• Using a cotton ball, run it along the top of the inside of the container. Video for reference. This is to prevent ants from escaping when you take off the lid. Let it dry with good ventilation because ethanol vapors are heavier than air and can kill ants inside the box if not ventilated properly until dried up. The baby powder and rubbing alcohol mix works to prevent ants from climbing on the walls.
  • For placing food, an upside down water bottle cap or a piece of tin foil works great . Don't use caps with too steep inclines, ants may fall into the bottlecap and drown (beer bottle caps are perfect).
  • Cover them up when not looking at them.
  • When water runs out in a test tube, just add another next to it. As the colony grows, keep adding test tubes.

After you have a pretty good sized colony, take the time to explore all the amazing formicarium options available through stores, or make your own! Many ant keepers make the mistake of moving their colony to an large formicarium too early and they see worker die offs, so take your time. Good luck!

Additional information

Mold inside test of tubes

When you spot mold do not instantly force-move your ant colony. Most types of mold are not an issue for an ant colony at all, especially the bacterial mold that often grows inside test tubes – in fact the entire cotton can turn black and the water green or yellow and most ant colonies will simply not care at all. To help your ants you can provide them with sand which they often stick onto the wet cotton surface to suppress the mold growth. Also observe your ants' behavior – if the mold is an actual problem they will actively avoid the cotton and move the brood away from it. You can always offer them a second fresh test tube and they will move into it when they feel the need (just put it into the outworld next to the one they currently inhabit, if you want to make it easier for them you can connect both tubes with a drinking straw large enough for the queen to pass). When your tube gets flooded due to condesation or water leaking from the cotton just take a q-tip and remove the excess water. Ants can survive for hours under water and will often come back to life a few minutes after they dried up. Only move them to a new tube when the one they're in continues to leak water. Generally you should be careful when heating test tubes – not only can heat quickly accumulate inside a small tube and literally fry the ants inside – it may also lead to condensation at the tube's ceiling, sometimes to such an extreme amount that the tube gets flooded by the water dripping from the ceiling. Personally I would not recommend heating test tubes unless it is necessary, most ants from temperate regions will do perfectly fine without additional heating.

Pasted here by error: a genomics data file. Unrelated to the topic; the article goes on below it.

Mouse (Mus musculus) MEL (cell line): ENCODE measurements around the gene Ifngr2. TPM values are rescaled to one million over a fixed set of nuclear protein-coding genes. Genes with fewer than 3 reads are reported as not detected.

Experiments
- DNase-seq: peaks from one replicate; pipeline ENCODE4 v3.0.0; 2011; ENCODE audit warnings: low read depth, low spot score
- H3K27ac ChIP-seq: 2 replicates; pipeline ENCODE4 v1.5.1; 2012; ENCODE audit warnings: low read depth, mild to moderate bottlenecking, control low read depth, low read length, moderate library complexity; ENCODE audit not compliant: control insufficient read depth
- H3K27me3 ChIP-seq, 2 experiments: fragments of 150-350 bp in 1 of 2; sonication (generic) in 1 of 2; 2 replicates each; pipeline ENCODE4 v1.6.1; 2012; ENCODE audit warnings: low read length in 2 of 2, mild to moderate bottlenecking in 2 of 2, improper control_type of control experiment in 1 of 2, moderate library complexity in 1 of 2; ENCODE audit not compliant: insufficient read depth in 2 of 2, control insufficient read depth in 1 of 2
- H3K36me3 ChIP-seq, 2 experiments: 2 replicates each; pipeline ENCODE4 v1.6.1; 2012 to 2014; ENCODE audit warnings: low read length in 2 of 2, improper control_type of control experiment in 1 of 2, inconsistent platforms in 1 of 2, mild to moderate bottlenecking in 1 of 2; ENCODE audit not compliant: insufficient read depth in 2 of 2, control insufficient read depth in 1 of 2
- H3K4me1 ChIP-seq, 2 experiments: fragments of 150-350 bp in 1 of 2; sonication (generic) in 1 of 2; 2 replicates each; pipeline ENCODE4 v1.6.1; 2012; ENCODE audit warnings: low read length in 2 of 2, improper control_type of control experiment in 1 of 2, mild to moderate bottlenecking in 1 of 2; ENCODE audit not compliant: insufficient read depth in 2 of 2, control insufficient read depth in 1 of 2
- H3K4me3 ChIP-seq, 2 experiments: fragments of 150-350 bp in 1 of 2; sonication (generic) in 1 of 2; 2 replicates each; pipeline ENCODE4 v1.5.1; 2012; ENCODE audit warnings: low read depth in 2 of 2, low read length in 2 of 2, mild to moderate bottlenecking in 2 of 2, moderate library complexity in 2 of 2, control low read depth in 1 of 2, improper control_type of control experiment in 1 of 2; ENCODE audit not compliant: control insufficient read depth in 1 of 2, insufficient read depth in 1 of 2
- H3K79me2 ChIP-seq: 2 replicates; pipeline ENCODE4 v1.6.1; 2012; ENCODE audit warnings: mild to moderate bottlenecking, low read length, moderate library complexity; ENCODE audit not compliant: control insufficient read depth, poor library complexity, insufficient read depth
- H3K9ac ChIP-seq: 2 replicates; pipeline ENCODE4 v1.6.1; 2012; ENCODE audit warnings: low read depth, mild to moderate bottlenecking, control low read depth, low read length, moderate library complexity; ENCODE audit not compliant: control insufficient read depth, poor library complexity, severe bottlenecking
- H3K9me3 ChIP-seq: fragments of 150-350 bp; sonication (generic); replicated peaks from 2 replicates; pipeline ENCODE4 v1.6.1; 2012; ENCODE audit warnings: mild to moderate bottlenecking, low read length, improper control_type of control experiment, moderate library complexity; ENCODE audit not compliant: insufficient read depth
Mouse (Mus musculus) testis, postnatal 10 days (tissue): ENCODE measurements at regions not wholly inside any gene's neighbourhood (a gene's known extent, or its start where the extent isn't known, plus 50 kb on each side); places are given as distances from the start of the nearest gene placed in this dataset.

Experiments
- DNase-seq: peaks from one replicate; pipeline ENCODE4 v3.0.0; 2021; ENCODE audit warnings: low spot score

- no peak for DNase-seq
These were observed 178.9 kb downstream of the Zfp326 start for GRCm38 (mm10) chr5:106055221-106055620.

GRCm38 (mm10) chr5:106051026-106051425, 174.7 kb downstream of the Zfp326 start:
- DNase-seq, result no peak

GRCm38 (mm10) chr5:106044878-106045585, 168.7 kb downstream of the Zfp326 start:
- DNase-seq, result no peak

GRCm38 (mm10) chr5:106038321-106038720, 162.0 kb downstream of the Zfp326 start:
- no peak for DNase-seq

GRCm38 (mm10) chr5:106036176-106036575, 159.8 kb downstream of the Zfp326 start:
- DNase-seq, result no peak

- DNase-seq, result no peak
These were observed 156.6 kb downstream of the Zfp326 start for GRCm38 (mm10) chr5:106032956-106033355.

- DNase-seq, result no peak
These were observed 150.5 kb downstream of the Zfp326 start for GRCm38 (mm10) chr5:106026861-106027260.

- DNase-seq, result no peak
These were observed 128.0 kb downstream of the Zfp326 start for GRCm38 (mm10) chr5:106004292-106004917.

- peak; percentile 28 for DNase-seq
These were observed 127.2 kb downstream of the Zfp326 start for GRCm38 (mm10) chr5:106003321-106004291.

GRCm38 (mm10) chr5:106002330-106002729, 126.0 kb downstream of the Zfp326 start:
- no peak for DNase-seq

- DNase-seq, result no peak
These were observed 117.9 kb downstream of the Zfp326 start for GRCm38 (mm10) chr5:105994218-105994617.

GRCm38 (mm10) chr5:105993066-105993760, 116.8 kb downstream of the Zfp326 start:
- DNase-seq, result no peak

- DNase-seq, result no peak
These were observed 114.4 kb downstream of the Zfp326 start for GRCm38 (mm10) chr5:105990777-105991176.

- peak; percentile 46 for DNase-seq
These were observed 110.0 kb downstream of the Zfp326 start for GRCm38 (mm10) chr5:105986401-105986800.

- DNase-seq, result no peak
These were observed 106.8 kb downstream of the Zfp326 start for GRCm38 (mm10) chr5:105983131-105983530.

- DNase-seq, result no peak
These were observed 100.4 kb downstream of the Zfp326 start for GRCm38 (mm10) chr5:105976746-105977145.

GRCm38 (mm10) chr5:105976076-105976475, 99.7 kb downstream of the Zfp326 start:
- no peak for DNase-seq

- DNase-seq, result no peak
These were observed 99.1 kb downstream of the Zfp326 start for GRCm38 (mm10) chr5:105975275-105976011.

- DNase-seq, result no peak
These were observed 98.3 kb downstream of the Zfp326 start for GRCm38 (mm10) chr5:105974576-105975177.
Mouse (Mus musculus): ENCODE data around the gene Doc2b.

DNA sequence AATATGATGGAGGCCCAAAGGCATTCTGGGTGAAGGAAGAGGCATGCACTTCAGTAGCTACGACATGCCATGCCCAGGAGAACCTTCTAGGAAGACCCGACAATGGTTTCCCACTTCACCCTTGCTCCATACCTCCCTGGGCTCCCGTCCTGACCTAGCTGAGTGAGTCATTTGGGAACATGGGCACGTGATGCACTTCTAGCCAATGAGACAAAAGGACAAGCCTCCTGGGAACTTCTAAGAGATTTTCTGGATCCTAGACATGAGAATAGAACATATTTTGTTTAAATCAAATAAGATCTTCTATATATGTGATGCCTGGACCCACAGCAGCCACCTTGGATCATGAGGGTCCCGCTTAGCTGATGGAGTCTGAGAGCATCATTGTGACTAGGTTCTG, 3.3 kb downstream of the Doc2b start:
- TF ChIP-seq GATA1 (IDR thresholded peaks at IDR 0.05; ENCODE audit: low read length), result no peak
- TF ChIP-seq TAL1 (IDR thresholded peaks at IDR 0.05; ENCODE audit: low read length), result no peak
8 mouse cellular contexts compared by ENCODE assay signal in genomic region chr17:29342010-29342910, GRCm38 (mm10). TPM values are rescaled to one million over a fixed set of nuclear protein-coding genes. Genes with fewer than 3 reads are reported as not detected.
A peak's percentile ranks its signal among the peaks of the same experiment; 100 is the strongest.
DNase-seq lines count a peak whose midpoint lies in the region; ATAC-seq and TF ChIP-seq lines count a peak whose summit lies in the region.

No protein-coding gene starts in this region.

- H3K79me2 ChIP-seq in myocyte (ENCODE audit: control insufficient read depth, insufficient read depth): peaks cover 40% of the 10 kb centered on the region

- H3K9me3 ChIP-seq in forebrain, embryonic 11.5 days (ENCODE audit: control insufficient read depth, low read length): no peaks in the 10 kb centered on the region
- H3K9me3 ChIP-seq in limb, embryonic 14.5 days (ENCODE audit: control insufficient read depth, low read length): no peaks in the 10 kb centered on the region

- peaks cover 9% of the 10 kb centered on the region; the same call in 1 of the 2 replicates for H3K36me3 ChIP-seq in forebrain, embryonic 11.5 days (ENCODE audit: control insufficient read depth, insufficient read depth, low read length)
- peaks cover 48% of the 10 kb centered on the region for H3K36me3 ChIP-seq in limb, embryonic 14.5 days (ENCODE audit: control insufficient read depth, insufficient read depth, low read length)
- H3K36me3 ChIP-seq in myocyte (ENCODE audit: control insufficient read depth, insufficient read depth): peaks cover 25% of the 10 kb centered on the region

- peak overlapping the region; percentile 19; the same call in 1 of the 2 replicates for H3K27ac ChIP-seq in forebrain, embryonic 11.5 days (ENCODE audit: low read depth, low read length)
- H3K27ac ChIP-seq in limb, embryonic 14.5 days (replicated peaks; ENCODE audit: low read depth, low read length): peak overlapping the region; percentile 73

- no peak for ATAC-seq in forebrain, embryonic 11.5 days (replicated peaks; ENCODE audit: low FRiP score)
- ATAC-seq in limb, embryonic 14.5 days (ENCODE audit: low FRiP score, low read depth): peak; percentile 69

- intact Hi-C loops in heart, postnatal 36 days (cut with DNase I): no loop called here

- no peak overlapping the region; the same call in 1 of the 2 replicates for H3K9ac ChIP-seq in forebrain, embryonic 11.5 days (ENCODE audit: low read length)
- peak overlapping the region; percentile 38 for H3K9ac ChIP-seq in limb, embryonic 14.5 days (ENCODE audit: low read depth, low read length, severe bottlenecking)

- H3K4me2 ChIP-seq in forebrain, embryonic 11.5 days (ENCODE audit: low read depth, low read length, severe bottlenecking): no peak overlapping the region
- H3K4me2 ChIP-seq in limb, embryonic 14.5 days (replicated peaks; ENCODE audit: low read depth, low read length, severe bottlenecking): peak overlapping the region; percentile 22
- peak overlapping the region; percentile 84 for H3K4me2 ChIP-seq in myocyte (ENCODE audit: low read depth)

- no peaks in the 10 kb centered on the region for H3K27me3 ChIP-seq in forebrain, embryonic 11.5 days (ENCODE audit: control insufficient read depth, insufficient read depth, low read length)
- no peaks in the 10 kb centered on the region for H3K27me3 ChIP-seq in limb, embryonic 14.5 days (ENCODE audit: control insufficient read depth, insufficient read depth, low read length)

To learn more about condensation and how to avoid it check out the humidity guide [INSERT LINK TO HUMIDITY GUIDE].

Straw entrance

This is a modification for test tube setups which works well for both semi-claustral queens and small colonies.

Take a plastic straw and push it down between the front cotton plug and the tube's wall (you may have to take out the cotton and push it back in together with the straw for this too work). The straw MUST be large enough for the queen to pass. If something bad happens – like the tube flooding because workers have digged into the cotton – the queen must be able to get out. Also when the workers want to move to another place certain ant species have a habit of making the queen fit at whatever cost (yes, this means they will dissassemble the queen – sometimes ants aren't very clever).

A straw is also a great method to move a single queen or a small colony should the current tube become inhabitable (like when the tube dries out quicker than expected or mold growth gets really out of control).

Just use the method described above to connect the old tube with a fresh clean tube (it's best to do this with the fresh test tube first so the ants can't walk into the straw while you're figuring how to get that straw into the tube) - tadaa, you now have two tubes connected by a straw and the ants can move to the new tube whenever they want (it may take a few days or even weeks though). If your ants already have an outworld the connection straw will automatically become the new exit once you removed the old tube.

Resources and suggested readings

These types of formicariums have been tried and tested by experienced ant keepers. That said, everybody should take care of their colonies as well as they're able.. but not everybody can afford expensive nests. That's what this guide is for :)